You have the option to take a verger tour, in which you see the main sights plus some places you are permitted to visit only with a guide, such as the Tomb of St. Edward the Confessor. These tours last 90 minutes and cost £10 per person (in addition to the entrance fee). Learn more here.
Get updated pricing on the official website.
When Does Westminster Abbey Open?
Westminster Abbey is open from Monday through Saturday, 9:30 am to 3:30 pm. On Sundays, Westminster Abbey is only open for mass and services.
The Queen’s Diamond Jubilee Galleries, which are a separate section of the Abbey that requires an additional ticket, are open from 10:00 am to 3:00 pm.
Since this is a working church, hours can change without notice. We experienced this, arriving at 1 pm on a Tuesday, only to learn that the Abbey was closed to visitors.
Get updated hours on the official website.
Best Time of Day to Visit Westminster Abbey
If you want to see Westminster Abbey with low crowds, purchase a ticket for the first time slot (9:30 am) and arrive early to be one of the first in line.
Purchase your ticket online in advance so you do not have to wait in the ticket line. In the morning, right before opening, the officials will form two lines: those with tickets and those without tickets. If you have a ticket, you will enter Westminster Abbey first. Those without tickets then have to wait to purchase their ticket before entering.
We arrived at 9:15 am and were one of the first people in line. Tim purchased our tickets online the day before our visit.
To get photos without people in them, I did have to move a little faster through the church then I wanted to, to stay ahead of everyone. However, this was my second visit to Westminster Abbey and for me (and for the website) it was worth it for these photos.
Westminster Abbey has peak crowds between 11 am and 2 pm. To visit with fewer crowds, you can also time your visit for the end of the day, around 2:30 pm.
Henry VII Lady Chapel
Skip the Line Tours of Westminster Abbey
On this tour, take a guided tour of Westminster Abbey with the option to add on the Houses of Parliament.
This 2-hour tour starts at opening time and includes an experienced guide.
This tour takes you to 20 of the most popular sights in London and includes a visit to Westminster Abbey.
Helpful Tips for Westminster Abbey
There is no official dress code for visiting Westminster Abbey, but they do request that visitors dress conservatively and that men remove hats while in the Abbey.
Backpacks and Luggage
Suitcases and large backpacks are not permitted inside Westminster Abbey. There are no luggage facilities so plan accordingly before visiting the Abbey.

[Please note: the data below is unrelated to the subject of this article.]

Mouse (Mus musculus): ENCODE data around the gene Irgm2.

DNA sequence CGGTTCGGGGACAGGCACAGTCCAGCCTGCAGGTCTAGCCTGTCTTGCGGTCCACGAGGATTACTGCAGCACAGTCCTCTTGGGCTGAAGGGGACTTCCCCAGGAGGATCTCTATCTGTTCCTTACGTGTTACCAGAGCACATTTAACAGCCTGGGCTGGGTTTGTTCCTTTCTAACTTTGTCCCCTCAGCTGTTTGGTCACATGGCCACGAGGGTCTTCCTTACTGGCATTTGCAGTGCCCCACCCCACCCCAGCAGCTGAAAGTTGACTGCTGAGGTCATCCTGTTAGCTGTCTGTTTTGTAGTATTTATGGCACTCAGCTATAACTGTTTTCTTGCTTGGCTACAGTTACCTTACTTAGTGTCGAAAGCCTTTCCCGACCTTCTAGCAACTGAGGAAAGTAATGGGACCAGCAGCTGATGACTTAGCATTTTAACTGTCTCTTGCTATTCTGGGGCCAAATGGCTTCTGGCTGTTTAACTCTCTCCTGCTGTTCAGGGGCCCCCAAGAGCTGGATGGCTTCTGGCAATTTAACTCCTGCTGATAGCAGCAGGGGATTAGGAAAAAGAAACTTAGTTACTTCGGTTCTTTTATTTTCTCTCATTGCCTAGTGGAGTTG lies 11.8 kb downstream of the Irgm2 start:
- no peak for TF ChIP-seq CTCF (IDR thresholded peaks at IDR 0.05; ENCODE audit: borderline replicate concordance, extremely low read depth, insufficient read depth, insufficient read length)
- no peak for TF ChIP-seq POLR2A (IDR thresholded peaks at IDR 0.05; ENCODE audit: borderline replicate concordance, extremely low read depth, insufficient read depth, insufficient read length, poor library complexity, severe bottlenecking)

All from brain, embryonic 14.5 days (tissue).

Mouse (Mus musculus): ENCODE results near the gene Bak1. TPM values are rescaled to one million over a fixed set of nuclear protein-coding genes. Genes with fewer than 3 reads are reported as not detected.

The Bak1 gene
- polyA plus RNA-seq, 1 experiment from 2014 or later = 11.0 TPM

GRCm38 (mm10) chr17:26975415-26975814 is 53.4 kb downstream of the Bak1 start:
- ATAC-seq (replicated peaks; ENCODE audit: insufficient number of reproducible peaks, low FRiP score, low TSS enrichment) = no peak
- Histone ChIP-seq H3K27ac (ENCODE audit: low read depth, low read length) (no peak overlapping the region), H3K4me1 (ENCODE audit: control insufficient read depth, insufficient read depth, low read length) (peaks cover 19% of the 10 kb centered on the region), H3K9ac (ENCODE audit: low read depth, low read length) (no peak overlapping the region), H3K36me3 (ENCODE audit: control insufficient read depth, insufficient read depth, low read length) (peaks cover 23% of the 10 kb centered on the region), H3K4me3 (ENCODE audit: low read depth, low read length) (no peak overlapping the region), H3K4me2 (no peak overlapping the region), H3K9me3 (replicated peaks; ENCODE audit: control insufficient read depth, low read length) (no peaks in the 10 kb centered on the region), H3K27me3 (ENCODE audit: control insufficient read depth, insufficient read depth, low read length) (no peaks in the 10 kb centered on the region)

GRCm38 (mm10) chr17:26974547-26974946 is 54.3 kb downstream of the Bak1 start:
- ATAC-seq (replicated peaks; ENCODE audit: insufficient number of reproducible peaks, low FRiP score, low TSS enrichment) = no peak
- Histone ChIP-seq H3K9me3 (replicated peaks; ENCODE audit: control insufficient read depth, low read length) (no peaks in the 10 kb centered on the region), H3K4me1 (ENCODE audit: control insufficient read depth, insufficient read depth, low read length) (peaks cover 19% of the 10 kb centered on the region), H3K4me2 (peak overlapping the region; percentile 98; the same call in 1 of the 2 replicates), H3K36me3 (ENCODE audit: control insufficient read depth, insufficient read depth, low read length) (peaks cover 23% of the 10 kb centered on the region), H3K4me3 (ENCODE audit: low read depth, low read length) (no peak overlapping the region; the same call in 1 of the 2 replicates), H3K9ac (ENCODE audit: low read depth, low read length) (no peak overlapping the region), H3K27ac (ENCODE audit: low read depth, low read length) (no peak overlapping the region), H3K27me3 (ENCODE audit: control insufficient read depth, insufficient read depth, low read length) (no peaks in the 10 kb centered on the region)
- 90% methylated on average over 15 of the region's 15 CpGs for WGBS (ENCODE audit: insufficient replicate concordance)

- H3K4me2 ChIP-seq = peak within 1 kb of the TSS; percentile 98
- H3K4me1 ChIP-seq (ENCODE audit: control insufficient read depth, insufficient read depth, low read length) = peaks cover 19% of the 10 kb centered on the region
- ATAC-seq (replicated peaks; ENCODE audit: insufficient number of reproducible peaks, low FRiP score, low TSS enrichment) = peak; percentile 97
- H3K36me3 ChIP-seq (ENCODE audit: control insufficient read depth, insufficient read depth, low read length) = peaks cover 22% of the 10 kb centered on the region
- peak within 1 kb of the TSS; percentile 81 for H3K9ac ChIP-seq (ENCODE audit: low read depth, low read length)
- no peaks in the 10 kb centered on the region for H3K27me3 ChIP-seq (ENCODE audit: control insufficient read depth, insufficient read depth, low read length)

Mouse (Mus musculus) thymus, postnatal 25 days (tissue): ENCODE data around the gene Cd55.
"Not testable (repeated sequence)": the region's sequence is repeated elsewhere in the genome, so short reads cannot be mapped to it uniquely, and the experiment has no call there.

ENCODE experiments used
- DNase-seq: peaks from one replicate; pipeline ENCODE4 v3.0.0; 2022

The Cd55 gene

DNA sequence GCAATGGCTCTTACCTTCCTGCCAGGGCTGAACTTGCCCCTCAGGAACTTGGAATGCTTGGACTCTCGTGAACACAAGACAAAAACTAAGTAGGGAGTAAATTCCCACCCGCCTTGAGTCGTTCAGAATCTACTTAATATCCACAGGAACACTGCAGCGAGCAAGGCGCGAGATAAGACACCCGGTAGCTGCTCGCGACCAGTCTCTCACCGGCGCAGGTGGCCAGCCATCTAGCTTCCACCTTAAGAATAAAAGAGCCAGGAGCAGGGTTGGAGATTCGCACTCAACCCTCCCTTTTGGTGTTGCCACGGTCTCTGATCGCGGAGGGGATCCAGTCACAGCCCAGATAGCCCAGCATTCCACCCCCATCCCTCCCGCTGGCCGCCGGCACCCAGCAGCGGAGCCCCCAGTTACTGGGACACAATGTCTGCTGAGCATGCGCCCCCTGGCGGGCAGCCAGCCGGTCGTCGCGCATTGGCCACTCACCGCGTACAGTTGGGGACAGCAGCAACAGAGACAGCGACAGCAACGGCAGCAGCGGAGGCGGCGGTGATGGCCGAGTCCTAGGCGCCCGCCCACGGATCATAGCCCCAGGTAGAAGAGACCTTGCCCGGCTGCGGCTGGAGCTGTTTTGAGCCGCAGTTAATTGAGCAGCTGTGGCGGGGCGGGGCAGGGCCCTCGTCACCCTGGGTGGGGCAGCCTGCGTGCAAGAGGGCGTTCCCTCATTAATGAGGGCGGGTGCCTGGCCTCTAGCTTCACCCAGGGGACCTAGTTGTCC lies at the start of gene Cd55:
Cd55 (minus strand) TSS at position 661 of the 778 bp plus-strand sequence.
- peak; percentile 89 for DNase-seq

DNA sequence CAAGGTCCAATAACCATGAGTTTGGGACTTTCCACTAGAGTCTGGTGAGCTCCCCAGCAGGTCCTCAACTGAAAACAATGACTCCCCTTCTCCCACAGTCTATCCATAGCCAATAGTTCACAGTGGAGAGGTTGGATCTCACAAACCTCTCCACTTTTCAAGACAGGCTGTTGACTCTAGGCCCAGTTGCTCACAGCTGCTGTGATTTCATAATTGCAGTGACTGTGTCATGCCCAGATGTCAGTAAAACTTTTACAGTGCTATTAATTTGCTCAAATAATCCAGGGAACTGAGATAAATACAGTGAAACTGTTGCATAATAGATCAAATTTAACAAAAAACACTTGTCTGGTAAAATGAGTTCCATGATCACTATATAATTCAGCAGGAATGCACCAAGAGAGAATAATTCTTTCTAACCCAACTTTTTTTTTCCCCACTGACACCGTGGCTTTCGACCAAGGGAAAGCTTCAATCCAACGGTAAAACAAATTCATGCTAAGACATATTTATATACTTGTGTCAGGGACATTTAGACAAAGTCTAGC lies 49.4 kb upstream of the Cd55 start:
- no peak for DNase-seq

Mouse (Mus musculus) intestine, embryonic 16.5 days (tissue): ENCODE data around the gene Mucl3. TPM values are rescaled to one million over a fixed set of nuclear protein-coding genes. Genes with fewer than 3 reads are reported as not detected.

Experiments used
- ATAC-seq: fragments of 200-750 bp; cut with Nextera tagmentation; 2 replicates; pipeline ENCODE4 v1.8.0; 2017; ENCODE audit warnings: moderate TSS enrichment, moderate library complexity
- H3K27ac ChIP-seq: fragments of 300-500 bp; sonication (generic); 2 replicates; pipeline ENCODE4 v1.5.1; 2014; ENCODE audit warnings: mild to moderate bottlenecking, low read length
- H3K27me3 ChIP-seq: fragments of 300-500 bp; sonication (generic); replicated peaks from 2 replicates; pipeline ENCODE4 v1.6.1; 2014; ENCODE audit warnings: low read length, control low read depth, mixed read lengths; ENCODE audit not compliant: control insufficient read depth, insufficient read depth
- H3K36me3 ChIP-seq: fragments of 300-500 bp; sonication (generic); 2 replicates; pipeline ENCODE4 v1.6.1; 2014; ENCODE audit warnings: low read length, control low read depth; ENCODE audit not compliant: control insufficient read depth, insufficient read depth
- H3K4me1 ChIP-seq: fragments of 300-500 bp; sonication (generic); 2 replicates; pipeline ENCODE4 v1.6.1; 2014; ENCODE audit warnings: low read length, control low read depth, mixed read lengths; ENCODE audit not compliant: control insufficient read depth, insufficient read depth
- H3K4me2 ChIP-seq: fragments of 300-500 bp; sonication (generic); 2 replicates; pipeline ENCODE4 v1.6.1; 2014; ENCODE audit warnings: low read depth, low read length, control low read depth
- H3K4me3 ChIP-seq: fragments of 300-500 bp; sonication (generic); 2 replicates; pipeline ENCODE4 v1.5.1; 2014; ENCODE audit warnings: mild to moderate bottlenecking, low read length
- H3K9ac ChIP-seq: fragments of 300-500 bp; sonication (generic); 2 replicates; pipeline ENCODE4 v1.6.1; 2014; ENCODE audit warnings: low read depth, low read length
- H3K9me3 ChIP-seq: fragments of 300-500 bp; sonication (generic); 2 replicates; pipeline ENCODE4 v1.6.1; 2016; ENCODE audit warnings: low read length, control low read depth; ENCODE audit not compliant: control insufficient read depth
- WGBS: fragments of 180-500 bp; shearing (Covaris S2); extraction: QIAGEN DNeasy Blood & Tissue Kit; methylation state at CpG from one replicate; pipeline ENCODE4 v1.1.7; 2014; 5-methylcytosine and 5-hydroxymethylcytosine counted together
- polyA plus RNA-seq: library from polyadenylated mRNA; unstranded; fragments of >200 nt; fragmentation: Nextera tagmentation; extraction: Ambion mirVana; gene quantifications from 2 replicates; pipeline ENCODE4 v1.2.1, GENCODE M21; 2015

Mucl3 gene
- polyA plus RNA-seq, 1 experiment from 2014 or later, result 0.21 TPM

What to Do after Your Visit
All of these are within walking distance of Westminster Abbey:
- Walk over to Buckingham Palace to see the Changing of the Guard
- Take a stroll through St. James’s Park
- Visit the Churchill War Rooms
- Walk across Westminster Bridge and ride the London Eye
Frequently Asked Questions
What’s not to miss at Westminster Abbey?
Here are the top 7 things to do at Westminster Abbey:
- Poet’s Corner
- The Quire
- See the High Altar and Cosmati Pavement
- Visit the Queen’s Diamond Jubilee Galleries
- See King Edward’s Chair
- Visit the Henry VII Lady Chamber
- See the Royal Tombs
How much time do you need at Westminster Abbey?
To visit the Nave, tombs, Poet’s Corner, and Queen’s Diamond Jubilee Galleries, give yourself 1.5 to 2 hours. You can visit Westminster Abbey much faster than this, but you will have to skip a few chapels or move very quickly.
Is Westminster Abbey worth it?
With its burial sites for kings, queens, writers, and scientists, its long, rich history, and its importance as a coronation site for English and British monarchs, Westminster Abbey is one of the most awe-inspiring churches in the world to visit. It is also one of London’s most famous landmarks and can’t be missed on a visit to London.
Is Westminster Abbey included on the London Pass?
Yes, Westminster Abbey is included on the London Pass. In order to visit the Queen’s Diamond Jubilee Galleries, you will have to pay the additional fee of £5.
If you have any questions about how to visit Westminster Abbey, let us know in the comment section below.
More Information for Your Trip to London
LONDON: Start with our article Best Things to Do in London for ideas of what to do in London. Plan your time in the city with our 5 Days in London Itinerary. We also have a a guide on Where to Stay in London.
LONDON ITINERARY: In our article 5 Days in London, we include detailed daily itineraries for exploring London. You can do all five days or follow just a day or two, if you have less time in the city.
LONDON AT CHRISTMAS: For an overview of what to do, here are 15 things to do in London at Christmas. We also have guides to the best Christmas lights and best Christmas markets. Learn how to put it all together in our London Christmas Itinerary.
LONDON TRAVEL ADVICE: Here are 12 important things to know if it will be your first time in London.
WINDSOR CASTLE: Windsor Castle makes a great day trip from London. Learn how in our article How to Plan a Day Trip to Windsor Castle.
FIRST TIME IN EUROPE: If this is your first time in Europe, don’t miss our article 7 Things to Know when Planning Your First Trip to Europe.
Read all of our articles about the United Kingdom in our United Kingdom Travel Guide.